The one thing I'm never sure about is the water heater. I drained it, blew air through it, and I can't get any more water out, but you can't SEE what's in it, so I'm always worried it's going to freeze.

I hate putting the trailer away for the winter. It seems like such a long time until spring!
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Old 11-16-2005, 12:36 PM   #20
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I'm with ya there Steph. I hate to do it too. The heater is a metal tank and although I don't worry too much about it, I do run a touch of the pink stuff through it too just to keep the water in it from freezing. I know that clearly this is overkill, but it's a matter of a quick twist of the bypass and it get's a shot of it.

That's a good point on the pressure regulator on a vintage coach.....my proceedure is for a 2003 and/or 2004 Airstream.
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Old 11-22-2005, 06:18 AM   #21
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Thought I would try to get one more road trip in before winterizing. The temperature is predicted to get down to the mid - low twenties this weekend. The AS would be heated at all times. Does anyone think I would be flirting with disaster?
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Old 11-22-2005, 06:40 AM   #22
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Quote:
Originally Posted by SilverRanger
Thought I would try to get one more road trip in before winterizing. The temperature is predicted to get down to the mid - low twenties this weekend. The AS would be heated at all times. Does anyone think I would be flirting with disaster?
as long as you have plenty of propane you will be fine.

i have wet camped in mine into the low teens with no problems.

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Old 11-22-2005, 07:12 AM   #23
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John is right....as long as you keep the heat running, you should be in good shape. The furnace in the Bambi has a duct to the grey tank below. The black tank is mostly above the floor and the fresh tank is above the floor as are most of the fresh water lines.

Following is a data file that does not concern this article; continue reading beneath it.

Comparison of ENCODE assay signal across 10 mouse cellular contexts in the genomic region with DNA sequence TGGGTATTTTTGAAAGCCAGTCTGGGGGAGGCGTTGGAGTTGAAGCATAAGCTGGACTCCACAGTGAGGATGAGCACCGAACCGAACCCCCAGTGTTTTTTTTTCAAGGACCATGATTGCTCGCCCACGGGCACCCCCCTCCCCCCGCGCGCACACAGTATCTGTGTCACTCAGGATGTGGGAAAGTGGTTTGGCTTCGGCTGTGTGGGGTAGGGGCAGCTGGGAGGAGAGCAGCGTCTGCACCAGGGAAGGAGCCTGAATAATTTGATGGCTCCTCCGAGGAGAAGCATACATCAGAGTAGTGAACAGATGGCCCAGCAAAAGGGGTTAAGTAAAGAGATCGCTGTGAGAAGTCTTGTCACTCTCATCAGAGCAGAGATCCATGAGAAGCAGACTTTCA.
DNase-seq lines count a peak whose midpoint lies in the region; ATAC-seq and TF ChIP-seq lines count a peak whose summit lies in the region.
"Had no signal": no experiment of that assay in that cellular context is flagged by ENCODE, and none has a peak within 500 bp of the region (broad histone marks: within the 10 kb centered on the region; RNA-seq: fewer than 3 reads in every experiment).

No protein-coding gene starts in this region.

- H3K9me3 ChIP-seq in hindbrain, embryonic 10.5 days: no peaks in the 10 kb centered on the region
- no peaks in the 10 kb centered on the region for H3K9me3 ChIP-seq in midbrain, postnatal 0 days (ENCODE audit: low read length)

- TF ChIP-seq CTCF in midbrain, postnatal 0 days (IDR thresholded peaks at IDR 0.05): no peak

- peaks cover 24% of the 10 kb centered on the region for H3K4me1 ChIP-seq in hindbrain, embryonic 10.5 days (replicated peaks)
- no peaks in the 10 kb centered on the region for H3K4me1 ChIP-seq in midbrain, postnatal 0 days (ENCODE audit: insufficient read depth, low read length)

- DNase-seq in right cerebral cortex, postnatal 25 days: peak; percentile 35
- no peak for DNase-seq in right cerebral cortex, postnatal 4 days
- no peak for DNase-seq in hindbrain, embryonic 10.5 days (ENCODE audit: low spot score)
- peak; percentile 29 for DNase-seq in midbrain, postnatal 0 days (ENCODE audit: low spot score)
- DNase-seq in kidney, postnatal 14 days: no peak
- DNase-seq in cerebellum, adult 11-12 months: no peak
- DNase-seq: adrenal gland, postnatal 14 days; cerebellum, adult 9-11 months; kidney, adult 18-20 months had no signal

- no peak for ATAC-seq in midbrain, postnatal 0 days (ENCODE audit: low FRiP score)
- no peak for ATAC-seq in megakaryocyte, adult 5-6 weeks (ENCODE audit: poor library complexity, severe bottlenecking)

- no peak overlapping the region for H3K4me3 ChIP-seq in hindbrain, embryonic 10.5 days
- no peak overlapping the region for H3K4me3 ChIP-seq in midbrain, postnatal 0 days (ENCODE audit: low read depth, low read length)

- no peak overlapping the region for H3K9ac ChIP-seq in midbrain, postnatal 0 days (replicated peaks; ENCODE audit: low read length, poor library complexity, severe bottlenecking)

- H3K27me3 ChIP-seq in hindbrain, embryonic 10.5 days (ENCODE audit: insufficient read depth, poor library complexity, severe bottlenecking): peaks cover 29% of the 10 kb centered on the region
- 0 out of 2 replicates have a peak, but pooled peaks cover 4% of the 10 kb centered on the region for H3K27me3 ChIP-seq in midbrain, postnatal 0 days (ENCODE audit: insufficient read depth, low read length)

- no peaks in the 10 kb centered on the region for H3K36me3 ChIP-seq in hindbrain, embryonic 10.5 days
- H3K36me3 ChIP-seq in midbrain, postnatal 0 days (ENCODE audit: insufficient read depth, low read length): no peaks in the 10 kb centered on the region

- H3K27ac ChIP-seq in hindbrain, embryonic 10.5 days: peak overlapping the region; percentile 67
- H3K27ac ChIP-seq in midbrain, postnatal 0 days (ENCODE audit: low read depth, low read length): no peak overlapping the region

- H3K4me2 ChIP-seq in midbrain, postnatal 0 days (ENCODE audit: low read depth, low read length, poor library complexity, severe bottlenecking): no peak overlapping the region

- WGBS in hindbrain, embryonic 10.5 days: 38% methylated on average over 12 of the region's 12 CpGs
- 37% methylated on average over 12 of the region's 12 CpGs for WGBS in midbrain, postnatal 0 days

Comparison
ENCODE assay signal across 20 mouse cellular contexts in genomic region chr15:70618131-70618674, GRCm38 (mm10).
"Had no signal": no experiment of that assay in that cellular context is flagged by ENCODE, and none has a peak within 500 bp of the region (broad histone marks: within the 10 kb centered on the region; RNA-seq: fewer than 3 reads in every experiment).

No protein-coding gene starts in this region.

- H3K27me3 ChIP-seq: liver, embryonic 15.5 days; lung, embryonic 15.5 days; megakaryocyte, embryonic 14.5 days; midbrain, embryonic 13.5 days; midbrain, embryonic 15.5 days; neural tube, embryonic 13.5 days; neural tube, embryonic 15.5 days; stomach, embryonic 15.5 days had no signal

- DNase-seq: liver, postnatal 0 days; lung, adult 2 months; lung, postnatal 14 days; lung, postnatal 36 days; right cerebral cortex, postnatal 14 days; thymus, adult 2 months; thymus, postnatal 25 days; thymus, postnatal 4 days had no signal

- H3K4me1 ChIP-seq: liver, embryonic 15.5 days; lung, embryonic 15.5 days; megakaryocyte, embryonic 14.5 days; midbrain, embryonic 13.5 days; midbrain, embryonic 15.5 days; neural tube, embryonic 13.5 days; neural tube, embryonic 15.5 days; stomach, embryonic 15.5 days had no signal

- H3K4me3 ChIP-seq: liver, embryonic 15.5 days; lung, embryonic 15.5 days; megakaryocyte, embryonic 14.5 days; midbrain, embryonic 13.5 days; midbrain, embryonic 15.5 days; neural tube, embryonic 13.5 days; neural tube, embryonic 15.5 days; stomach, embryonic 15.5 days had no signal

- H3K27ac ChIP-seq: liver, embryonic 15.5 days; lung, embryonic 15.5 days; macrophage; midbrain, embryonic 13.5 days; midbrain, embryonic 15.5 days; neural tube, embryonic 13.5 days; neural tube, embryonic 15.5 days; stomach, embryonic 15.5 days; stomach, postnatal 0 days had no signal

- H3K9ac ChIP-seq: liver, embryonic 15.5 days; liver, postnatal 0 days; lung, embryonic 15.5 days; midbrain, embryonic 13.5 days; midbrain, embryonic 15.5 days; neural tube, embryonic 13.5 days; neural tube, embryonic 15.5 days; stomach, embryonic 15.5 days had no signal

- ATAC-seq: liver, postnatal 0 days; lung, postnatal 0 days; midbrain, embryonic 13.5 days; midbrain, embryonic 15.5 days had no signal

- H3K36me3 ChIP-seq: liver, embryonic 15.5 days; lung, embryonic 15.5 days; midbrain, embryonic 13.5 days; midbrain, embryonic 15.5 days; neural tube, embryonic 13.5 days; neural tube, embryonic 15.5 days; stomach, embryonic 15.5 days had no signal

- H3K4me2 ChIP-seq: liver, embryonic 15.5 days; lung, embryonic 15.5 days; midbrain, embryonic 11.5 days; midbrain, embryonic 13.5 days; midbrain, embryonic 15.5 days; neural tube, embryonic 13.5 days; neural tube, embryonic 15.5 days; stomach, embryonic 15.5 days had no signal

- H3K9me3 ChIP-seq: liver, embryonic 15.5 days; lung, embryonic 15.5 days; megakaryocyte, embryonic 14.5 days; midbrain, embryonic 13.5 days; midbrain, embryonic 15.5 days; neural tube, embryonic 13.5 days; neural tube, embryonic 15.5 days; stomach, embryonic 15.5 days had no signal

If it is going to be less than 32 degrees as you say, I would throw some of the pink stuff down the drain(s) and some in the black tank, just so that the exposed section of PVC that is outside (pre dump valves) has some antifreeze in it as a precaution, but that's just me...possibly a 1/4 gallon to each tank. Some may say overkill, but at $3 a gallon, not enviornmentally toxic and the cost to dig into it if something did happen (which I know may be rare), seems to me only slightly overkill.
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Old 11-22-2005, 07:32 AM   #24
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Thanks John, both tanks will be full before departure. Silvertwinkie, winterizing the drain is a good idea, especially whille traveling. I was out camping this weekend, and the temp dropped to 29 with no problems. The propane furnace kept us really warm. It was about 35 - 40 during the day so I tried out the heat pump on the Penguin for the first time. It worked great, and easily kept the cabin temp at a steady 69 degrees.
Regards,
GW
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Old 11-22-2005, 06:42 PM   #25
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If you are using AS in freezing weather it is important to have out side water running (running water does not freeze) to prevent exterior water lines from freezing, also you will note that most of your interior water pipes are very close to the exterior walls, so you need to keep the inside cupboard doors open, this will allow heat to migrate to any cold spots.

drive safe
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Old 11-22-2005, 07:15 PM   #26
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good points all,

what it really comes down to is RUN THE FURNACE!

heat pumps or strips and space heaters will not heat your tanks.

only the furnace does.